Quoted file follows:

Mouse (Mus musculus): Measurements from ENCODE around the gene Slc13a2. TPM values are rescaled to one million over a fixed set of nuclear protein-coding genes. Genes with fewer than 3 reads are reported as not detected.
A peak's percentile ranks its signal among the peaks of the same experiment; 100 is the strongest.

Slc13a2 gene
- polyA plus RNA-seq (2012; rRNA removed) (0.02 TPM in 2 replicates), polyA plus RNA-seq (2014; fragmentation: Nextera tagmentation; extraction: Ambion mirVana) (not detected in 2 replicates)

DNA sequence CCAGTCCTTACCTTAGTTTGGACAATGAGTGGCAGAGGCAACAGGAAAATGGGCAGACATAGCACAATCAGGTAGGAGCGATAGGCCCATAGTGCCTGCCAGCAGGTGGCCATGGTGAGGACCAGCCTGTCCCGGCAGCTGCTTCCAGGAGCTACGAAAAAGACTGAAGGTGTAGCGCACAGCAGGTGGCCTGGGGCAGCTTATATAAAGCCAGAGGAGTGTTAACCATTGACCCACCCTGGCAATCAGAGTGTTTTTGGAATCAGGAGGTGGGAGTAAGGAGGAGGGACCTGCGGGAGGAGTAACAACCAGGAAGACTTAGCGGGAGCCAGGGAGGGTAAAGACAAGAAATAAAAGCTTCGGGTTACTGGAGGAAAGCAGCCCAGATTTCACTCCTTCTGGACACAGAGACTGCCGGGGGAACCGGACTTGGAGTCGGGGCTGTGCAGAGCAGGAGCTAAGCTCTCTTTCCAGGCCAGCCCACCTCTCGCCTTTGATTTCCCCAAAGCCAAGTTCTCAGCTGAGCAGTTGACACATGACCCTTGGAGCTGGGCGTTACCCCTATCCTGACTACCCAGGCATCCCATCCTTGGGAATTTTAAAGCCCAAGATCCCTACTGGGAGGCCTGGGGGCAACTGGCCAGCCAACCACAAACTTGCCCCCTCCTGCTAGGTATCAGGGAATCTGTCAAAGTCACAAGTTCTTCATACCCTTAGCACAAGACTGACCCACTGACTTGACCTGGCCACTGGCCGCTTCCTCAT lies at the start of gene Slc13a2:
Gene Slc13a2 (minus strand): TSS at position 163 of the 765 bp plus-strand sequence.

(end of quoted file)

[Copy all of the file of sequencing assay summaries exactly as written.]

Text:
Mouse (Mus musculus): Measurements from ENCODE around the gene Slc13a2. TPM values are rescaled to one million over a fixed set of nuclear protein-coding genes. Genes with fewer than 3 reads are reported as not detected.
A peak's percentile ranks its signal among the peaks of the same experiment; 100 is the strongest.

Slc13a2 gene
- polyA plus RNA-seq (2012; rRNA removed) (0.02 TPM in 2 replicates), polyA plus RNA-seq (2014; fragmentation: Nextera tagmentation; extraction: Ambion mirVana) (not detected in 2 replicates)

DNA sequence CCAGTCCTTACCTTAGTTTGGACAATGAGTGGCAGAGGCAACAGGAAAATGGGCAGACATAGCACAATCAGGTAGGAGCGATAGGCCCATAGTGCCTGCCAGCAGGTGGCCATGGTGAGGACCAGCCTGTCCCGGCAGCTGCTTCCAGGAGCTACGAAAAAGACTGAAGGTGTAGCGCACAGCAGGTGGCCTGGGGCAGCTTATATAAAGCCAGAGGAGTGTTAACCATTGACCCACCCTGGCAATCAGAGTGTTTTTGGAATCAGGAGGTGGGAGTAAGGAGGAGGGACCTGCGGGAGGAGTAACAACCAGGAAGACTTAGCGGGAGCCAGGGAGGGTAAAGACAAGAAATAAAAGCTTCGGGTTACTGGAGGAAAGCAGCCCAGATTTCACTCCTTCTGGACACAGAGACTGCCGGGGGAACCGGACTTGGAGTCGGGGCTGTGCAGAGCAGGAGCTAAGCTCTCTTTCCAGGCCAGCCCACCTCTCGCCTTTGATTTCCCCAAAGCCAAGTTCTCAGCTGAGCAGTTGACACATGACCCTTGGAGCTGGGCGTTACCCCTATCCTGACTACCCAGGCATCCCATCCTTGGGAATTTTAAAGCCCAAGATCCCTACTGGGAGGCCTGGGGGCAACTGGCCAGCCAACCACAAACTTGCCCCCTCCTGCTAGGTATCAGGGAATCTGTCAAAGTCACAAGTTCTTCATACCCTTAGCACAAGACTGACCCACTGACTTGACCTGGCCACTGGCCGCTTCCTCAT lies at the start of gene Slc13a2:
Gene Slc13a2 (minus strand): TSS at position 163 of the 765 bp plus-strand sequence.